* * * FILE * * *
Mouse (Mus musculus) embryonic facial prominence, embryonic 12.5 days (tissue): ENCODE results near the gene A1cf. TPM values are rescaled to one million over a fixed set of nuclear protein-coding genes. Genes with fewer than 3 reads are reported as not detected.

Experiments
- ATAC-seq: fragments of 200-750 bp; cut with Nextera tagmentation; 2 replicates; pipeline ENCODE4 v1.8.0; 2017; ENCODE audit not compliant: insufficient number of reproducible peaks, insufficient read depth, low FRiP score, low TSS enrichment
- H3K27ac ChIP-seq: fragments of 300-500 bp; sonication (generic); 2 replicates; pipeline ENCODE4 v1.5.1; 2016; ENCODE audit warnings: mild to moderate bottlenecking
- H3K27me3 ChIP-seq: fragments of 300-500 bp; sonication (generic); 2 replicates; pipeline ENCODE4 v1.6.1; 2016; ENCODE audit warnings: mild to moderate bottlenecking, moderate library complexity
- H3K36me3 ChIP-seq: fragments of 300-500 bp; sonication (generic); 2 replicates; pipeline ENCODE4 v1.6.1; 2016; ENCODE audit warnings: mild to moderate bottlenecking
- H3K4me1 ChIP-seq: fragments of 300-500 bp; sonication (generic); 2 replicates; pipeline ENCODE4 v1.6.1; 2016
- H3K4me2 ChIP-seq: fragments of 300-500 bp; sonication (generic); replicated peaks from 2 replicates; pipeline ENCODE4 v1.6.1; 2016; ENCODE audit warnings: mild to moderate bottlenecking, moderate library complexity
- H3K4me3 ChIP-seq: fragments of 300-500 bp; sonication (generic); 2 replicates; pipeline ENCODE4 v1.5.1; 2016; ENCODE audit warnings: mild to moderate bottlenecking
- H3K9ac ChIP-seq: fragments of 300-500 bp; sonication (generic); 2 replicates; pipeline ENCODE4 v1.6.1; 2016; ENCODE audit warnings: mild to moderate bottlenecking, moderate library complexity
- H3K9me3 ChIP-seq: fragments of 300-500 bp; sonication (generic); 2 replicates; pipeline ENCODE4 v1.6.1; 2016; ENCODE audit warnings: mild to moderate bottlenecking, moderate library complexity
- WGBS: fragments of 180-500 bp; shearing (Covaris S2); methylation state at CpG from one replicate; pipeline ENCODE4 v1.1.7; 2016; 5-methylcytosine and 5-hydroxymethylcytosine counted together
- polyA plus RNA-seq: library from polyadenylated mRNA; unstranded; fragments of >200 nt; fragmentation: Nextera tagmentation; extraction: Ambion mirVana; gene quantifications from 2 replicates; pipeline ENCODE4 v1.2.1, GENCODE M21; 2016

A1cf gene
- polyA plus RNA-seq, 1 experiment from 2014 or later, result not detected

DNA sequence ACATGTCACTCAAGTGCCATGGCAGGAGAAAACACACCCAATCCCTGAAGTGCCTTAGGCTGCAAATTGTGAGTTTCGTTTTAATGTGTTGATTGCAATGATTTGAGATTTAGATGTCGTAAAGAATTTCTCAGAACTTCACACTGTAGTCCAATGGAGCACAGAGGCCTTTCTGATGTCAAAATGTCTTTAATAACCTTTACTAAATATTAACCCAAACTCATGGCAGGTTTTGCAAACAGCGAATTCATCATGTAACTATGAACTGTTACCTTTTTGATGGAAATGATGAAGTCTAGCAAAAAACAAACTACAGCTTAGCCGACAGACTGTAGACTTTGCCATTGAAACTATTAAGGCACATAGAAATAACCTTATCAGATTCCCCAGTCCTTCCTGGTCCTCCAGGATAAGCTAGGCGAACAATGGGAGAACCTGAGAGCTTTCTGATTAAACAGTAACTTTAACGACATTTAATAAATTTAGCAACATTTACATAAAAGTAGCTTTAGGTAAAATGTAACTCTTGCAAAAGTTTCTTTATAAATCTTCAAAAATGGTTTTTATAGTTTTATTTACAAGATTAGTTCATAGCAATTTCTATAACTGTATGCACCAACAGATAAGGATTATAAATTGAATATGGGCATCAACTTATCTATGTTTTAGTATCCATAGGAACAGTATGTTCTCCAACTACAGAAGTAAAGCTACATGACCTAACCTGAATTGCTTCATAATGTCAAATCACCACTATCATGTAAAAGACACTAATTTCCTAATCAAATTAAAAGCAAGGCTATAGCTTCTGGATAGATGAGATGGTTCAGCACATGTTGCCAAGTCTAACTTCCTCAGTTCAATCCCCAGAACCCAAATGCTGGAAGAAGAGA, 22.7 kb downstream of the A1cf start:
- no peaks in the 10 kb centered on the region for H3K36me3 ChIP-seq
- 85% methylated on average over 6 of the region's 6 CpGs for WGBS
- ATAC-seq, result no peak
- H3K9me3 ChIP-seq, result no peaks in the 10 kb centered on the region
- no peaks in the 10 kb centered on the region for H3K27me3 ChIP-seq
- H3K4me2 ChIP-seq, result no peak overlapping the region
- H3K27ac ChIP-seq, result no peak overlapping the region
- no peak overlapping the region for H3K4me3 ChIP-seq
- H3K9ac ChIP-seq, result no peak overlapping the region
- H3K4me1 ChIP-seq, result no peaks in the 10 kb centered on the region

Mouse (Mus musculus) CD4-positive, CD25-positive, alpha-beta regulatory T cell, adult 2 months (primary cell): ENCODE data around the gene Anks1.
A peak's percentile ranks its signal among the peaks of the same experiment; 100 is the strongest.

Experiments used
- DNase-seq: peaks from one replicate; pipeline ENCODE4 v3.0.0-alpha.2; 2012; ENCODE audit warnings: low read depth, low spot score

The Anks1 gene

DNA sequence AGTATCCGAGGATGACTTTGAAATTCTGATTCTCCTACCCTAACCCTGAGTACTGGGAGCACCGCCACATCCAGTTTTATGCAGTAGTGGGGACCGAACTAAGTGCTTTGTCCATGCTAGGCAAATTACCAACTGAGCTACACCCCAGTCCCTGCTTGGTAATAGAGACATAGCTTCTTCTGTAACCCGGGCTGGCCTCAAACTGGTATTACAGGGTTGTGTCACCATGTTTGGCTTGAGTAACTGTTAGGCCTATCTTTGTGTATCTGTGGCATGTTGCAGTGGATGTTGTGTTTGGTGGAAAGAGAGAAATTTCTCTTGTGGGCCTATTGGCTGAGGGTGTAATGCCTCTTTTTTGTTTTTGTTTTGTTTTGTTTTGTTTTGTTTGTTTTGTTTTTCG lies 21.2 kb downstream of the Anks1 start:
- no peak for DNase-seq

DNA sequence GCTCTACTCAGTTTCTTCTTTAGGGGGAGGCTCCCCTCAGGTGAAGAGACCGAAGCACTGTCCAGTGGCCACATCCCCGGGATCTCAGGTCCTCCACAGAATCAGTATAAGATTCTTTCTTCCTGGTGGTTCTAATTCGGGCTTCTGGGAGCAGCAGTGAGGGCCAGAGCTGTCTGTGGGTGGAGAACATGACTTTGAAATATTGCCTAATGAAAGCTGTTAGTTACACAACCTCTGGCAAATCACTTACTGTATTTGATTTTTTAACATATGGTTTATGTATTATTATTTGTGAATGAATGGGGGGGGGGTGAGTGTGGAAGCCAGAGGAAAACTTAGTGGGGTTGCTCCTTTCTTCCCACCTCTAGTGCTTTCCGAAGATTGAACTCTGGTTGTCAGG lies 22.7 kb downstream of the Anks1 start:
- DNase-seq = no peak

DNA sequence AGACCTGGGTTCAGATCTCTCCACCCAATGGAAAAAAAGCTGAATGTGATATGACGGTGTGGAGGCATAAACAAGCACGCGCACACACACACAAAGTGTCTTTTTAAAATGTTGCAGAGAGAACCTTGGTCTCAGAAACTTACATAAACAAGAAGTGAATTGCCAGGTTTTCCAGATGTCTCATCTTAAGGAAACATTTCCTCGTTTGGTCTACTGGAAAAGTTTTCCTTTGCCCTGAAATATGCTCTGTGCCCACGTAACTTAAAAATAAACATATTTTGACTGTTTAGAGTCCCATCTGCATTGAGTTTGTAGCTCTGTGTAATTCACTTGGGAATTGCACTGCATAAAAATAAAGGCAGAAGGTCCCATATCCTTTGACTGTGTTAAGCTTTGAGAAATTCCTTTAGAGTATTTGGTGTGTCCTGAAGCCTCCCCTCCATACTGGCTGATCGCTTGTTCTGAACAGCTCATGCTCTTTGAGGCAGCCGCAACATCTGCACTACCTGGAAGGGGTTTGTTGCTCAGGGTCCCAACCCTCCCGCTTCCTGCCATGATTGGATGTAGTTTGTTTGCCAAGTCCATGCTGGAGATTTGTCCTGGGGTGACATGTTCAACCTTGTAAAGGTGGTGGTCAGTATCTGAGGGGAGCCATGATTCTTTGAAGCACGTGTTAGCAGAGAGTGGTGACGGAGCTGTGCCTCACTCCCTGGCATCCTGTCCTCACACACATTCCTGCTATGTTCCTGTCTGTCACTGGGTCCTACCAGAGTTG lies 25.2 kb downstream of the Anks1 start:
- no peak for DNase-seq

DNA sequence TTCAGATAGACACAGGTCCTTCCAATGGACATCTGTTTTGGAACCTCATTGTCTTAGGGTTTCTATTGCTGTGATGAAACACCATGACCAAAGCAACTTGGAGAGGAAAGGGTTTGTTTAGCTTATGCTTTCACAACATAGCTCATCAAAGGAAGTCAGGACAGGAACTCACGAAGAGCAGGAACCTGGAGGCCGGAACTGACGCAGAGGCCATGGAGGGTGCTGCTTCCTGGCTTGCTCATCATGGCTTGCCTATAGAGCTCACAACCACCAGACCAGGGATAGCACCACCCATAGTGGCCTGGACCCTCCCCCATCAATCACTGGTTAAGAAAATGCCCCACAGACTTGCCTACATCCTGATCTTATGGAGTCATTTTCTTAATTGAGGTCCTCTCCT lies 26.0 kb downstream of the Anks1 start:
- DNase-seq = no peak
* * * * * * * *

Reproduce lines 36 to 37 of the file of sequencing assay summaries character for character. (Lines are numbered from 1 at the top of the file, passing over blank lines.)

DNA sequence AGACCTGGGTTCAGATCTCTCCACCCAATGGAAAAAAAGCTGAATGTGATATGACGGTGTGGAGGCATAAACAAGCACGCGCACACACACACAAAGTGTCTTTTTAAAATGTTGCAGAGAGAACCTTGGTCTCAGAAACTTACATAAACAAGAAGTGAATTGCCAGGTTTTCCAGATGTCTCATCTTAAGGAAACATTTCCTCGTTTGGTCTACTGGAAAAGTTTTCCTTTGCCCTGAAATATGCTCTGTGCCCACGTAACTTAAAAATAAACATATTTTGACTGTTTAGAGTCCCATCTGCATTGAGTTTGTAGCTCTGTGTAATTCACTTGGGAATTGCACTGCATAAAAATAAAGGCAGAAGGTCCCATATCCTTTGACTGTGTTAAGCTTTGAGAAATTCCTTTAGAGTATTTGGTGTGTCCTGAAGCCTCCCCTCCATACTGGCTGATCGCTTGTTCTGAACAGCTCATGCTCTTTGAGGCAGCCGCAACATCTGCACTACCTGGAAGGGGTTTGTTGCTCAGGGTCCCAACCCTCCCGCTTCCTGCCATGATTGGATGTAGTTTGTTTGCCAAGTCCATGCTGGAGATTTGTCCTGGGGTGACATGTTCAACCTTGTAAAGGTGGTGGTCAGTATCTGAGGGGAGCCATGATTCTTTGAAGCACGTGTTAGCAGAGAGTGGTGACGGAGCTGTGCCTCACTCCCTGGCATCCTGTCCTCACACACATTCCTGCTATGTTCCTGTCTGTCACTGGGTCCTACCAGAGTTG lies 25.2 kb downstream of the Anks1 start:
- no peak for DNase-seq